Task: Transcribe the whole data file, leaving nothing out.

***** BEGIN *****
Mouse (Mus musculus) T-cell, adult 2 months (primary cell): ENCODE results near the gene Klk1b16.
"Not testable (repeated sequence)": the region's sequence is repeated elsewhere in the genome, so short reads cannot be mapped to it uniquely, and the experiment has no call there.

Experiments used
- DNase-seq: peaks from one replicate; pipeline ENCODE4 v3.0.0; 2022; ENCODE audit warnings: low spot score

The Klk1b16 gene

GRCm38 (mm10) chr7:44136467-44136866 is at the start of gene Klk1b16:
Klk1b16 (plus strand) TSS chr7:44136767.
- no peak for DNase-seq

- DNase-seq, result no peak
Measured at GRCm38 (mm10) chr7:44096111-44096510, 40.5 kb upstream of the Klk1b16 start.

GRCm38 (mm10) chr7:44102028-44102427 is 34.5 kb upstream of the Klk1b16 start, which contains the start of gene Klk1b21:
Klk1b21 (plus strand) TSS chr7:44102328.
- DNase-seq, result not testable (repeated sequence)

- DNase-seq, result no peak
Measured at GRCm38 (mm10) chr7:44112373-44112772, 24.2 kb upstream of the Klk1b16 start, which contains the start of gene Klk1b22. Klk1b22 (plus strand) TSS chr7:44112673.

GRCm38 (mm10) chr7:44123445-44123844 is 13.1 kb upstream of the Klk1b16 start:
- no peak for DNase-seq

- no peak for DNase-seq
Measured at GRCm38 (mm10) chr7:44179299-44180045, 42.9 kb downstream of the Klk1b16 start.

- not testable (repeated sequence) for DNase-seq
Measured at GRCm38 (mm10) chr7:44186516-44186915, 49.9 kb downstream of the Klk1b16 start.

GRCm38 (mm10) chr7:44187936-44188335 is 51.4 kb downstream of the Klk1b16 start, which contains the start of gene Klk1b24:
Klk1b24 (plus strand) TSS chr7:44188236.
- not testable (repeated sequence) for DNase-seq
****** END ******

Mouse (Mus musculus) T-cell, adult 2 months (primary cell): ENCODE results near the gene Klk1b16.
"Not testable (repeated sequence)": the region's sequence is repeated elsewhere in the genome, so short reads cannot be mapped to it uniquely, and the experiment has no call there.

Experiments used
- DNase-seq: peaks from one replicate; pipeline ENCODE4 v3.0.0; 2022; ENCODE audit warnings: low spot score

The Klk1b16 gene

GRCm38 (mm10) chr7:44136467-44136866 is at the start of gene Klk1b16:
Klk1b16 (plus strand) TSS chr7:44136767.
- no peak for DNase-seq

- DNase-seq, result no peak
Measured at GRCm38 (mm10) chr7:44096111-44096510, 40.5 kb upstream of the Klk1b16 start.

GRCm38 (mm10) chr7:44102028-44102427 is 34.5 kb upstream of the Klk1b16 start, which contains the start of gene Klk1b21:
Klk1b21 (plus strand) TSS chr7:44102328.
- DNase-seq, result not testable (repeated sequence)

- DNase-seq, result no peak
Measured at GRCm38 (mm10) chr7:44112373-44112772, 24.2 kb upstream of the Klk1b16 start, which contains the start of gene Klk1b22. Klk1b22 (plus strand) TSS chr7:44112673.

GRCm38 (mm10) chr7:44123445-44123844 is 13.1 kb upstream of the Klk1b16 start:
- no peak for DNase-seq

- no peak for DNase-seq
Measured at GRCm38 (mm10) chr7:44179299-44180045, 42.9 kb downstream of the Klk1b16 start.

- not testable (repeated sequence) for DNase-seq
Measured at GRCm38 (mm10) chr7:44186516-44186915, 49.9 kb downstream of the Klk1b16 start.

GRCm38 (mm10) chr7:44187936-44188335 is 51.4 kb downstream of the Klk1b16 start, which contains the start of gene Klk1b24:
Klk1b24 (plus strand) TSS chr7:44188236.
- not testable (repeated sequence) for DNase-seq